UW Health Sciences Students Participate in the Pilot UW Listening Project
The Seattle/King County Clinic offered students the opportunity to hear from underserved patients about their healthcare experiences.
Over four days in late September 2018, more than 70 Health Sciences graduate students participated in the pilot of The UW Listening Project at the annual Seattle/King County Clinic at the Seattle Center Key Arena. This 4-day clinic brings together healthcare organizations, civic agencies, non-profits, private businesses and volunteers from across WA state to produce a large-scale free health clinic. Since 2014, clinic has seen 16,300 patients; provided almost $14 million in direct services; enrolled over 13,800 volunteers. The Clinic provides a full range of free dental, vision and medical care to underserved and vulnerable populations in the regions.
The Listening Project was conceptualized and developed by the Interprofessional Education Initiative at UW and SKCC organizers and is intended to help guide future practice, through cultivation of communication skills, empathy, and deeper understanding of health professionals in different disciplines, and patient narratives. SKCC organizers are interested in hearing from the patient populations served, with the hopes of improving the clinic operations and working to meet the needs of the patient population, though the goal was not to receive feedback about the clinic itself. The intention was twofold: 1) to provide students with the opportunity to listen and learn from patients who may experience challenges or barriers accessing healthcare, in interprofessional groups and 2) to amplify patient voices related to their perception of what “good care” looks and feels like.
Students were oriented to IPE principles and the purpose of the event, and were provided suggestions/prompts about how to approach potential storytellers, including “Will you share the story of your name?”, “Describe a time when you felt your healthiest”, and other icebreakers. Students were matched into interprofessional pairs and walked throughout the clinic, inviting patients to share stories of health and healthcare with them. Patients were also asked if they wanted to write or dictate quotes in response to several questions including, “Based on your experiences with health care professionals, what do you think should be stressed in our education?”, and “How can health care professionals help you to be healthy?” To engage and process the stories they heard, and to make meaning of them for our future practice as health care professionals, students participated in several forms of reflection.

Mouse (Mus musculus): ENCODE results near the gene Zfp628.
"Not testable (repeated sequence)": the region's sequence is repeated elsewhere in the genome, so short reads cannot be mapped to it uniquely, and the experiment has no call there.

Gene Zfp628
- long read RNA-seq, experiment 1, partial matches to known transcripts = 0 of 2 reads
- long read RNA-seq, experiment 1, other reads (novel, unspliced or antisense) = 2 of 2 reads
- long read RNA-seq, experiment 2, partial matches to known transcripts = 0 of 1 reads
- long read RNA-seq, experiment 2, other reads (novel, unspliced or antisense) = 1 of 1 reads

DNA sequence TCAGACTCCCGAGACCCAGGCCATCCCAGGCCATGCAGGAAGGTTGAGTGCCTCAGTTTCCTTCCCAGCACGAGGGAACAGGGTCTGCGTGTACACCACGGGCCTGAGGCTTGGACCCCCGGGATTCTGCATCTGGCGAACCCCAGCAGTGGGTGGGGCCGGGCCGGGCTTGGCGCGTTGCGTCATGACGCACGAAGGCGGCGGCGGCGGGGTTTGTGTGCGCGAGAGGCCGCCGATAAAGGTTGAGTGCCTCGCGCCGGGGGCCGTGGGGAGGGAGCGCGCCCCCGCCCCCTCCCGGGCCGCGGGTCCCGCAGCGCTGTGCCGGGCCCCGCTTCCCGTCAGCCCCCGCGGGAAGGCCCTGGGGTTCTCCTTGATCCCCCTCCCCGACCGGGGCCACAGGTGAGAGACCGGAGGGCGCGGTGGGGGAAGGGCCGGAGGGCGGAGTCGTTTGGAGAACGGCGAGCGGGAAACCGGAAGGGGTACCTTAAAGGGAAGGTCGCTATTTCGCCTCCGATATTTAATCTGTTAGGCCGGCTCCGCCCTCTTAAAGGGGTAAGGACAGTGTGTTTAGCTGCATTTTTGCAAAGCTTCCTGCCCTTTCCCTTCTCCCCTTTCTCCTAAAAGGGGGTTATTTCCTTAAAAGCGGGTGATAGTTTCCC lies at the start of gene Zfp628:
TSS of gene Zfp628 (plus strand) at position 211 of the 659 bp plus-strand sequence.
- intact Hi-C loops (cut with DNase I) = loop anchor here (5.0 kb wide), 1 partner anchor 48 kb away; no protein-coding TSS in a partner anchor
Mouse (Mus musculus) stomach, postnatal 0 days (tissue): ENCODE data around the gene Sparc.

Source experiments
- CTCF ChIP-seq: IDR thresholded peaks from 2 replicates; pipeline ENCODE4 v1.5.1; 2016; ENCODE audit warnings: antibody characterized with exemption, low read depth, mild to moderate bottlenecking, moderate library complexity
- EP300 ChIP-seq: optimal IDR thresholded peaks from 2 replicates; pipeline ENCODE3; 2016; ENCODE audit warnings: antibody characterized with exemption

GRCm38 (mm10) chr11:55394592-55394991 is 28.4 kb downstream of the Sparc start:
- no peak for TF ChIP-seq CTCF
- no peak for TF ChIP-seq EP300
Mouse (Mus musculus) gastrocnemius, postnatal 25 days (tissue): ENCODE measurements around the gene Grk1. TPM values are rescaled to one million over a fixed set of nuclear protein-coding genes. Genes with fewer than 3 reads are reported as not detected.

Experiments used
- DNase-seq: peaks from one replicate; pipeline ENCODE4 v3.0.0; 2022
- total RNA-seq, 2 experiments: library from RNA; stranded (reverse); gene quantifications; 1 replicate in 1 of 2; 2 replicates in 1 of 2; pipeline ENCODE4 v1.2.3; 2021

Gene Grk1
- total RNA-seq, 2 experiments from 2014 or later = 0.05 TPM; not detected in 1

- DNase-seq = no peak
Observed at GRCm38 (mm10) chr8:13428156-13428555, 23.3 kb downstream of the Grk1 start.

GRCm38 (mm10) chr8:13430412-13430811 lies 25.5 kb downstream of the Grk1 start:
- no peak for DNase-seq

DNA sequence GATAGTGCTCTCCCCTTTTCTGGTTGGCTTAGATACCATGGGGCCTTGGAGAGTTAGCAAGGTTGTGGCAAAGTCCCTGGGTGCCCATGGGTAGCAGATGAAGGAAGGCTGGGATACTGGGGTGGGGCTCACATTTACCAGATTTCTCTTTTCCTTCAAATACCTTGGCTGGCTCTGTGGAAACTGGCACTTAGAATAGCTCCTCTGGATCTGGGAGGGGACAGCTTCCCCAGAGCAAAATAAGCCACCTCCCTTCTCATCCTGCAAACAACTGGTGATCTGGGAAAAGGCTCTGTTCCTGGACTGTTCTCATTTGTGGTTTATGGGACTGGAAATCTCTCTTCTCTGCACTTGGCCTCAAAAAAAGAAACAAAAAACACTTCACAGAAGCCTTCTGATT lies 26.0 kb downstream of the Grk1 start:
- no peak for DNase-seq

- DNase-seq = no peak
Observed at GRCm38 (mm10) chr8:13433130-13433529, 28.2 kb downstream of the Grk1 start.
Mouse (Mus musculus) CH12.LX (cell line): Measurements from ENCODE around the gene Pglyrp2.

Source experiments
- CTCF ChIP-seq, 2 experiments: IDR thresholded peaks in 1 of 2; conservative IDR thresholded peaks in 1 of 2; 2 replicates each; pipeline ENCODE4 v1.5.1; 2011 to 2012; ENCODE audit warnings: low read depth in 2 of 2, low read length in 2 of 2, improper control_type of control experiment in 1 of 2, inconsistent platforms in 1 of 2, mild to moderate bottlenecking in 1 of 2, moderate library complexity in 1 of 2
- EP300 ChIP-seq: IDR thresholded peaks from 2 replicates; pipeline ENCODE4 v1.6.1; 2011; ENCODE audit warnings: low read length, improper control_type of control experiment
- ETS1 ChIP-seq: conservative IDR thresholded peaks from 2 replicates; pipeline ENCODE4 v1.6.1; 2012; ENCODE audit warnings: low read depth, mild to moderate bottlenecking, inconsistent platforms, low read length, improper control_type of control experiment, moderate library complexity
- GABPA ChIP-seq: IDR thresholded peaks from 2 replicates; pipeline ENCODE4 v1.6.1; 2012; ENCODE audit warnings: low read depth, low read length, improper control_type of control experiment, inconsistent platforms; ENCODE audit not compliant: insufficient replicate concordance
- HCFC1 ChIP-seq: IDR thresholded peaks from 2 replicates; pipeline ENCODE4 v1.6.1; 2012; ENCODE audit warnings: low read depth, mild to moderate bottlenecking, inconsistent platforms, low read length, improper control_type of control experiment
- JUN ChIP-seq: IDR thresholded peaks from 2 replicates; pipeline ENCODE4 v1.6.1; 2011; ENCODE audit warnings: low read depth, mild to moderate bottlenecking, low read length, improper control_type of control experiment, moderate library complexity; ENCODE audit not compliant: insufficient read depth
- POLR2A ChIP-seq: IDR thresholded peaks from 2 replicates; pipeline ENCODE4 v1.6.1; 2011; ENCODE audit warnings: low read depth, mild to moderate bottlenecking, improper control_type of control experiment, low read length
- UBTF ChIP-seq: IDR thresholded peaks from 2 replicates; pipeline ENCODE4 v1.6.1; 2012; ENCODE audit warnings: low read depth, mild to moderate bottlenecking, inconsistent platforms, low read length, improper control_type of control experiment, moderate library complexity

A dedicated group of student participants will be involved in deciding the best way forward with the quotes they received from patients, and will work with SKCC to best amplify these oft-unheard voices. We collected excellent feedback from students via our evaluation, including the following statements:
“I was able to hear about many different perspectives and experiences within the healthcare system which will inform my ability to improve my future patients’ health.”
“…The importance of not allowing stereotypes and assumptions to get in the way of our interactions with patients and to take the time to listen first.”
“I learned that the people who access this clinic are not necessarily homeless, or uneducated, or non-citizens, but rather people from all walks of life.”
“…How important compassion, positivity, and building a safe and comfortable space is for patients when seeking medical care.”